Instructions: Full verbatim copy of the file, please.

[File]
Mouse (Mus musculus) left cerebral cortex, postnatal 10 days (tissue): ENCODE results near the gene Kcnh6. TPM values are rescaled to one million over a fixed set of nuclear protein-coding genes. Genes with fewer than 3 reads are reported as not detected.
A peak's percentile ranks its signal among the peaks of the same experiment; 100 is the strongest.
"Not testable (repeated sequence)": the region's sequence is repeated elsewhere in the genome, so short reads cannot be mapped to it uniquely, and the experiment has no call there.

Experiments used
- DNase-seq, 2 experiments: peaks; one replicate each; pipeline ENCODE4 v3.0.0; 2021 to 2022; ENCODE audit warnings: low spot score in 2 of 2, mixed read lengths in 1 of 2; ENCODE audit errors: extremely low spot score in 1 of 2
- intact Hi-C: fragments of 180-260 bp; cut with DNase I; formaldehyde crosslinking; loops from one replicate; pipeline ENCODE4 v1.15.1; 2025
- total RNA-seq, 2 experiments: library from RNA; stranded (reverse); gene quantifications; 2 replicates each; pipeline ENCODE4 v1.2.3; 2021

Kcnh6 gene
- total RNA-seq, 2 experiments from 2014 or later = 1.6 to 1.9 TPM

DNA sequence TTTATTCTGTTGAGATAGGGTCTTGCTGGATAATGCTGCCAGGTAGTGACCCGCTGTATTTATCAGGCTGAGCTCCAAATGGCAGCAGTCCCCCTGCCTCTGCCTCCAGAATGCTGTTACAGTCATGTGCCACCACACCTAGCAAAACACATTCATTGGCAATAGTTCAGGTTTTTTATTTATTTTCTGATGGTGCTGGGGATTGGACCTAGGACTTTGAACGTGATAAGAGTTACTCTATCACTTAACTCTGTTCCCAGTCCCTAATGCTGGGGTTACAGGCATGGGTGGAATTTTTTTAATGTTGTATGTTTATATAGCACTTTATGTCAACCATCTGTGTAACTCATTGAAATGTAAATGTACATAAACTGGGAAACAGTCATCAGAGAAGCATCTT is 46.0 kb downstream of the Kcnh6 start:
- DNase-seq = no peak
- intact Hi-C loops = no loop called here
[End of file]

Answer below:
Mouse (Mus musculus) left cerebral cortex, postnatal 10 days (tissue): ENCODE results near the gene Kcnh6. TPM values are rescaled to one million over a fixed set of nuclear protein-coding genes. Genes with fewer than 3 reads are reported as not detected.
A peak's percentile ranks its signal among the peaks of the same experiment; 100 is the strongest.
"Not testable (repeated sequence)": the region's sequence is repeated elsewhere in the genome, so short reads cannot be mapped to it uniquely, and the experiment has no call there.

Experiments used
- DNase-seq, 2 experiments: peaks; one replicate each; pipeline ENCODE4 v3.0.0; 2021 to 2022; ENCODE audit warnings: low spot score in 2 of 2, mixed read lengths in 1 of 2; ENCODE audit errors: extremely low spot score in 1 of 2
- intact Hi-C: fragments of 180-260 bp; cut with DNase I; formaldehyde crosslinking; loops from one replicate; pipeline ENCODE4 v1.15.1; 2025
- total RNA-seq, 2 experiments: library from RNA; stranded (reverse); gene quantifications; 2 replicates each; pipeline ENCODE4 v1.2.3; 2021

Kcnh6 gene
- total RNA-seq, 2 experiments from 2014 or later = 1.6 to 1.9 TPM

DNA sequence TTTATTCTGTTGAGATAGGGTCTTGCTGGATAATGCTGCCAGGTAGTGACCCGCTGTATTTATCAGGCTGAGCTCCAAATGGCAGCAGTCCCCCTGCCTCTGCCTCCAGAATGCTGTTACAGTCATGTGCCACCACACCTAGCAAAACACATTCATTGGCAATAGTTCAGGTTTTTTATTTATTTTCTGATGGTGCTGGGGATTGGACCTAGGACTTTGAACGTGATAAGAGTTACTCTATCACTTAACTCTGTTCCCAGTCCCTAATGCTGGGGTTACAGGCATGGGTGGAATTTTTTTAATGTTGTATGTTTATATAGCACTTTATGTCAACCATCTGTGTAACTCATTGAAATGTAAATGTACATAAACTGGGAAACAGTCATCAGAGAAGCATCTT is 46.0 kb downstream of the Kcnh6 start:
- DNase-seq = no peak
- intact Hi-C loops = no loop called here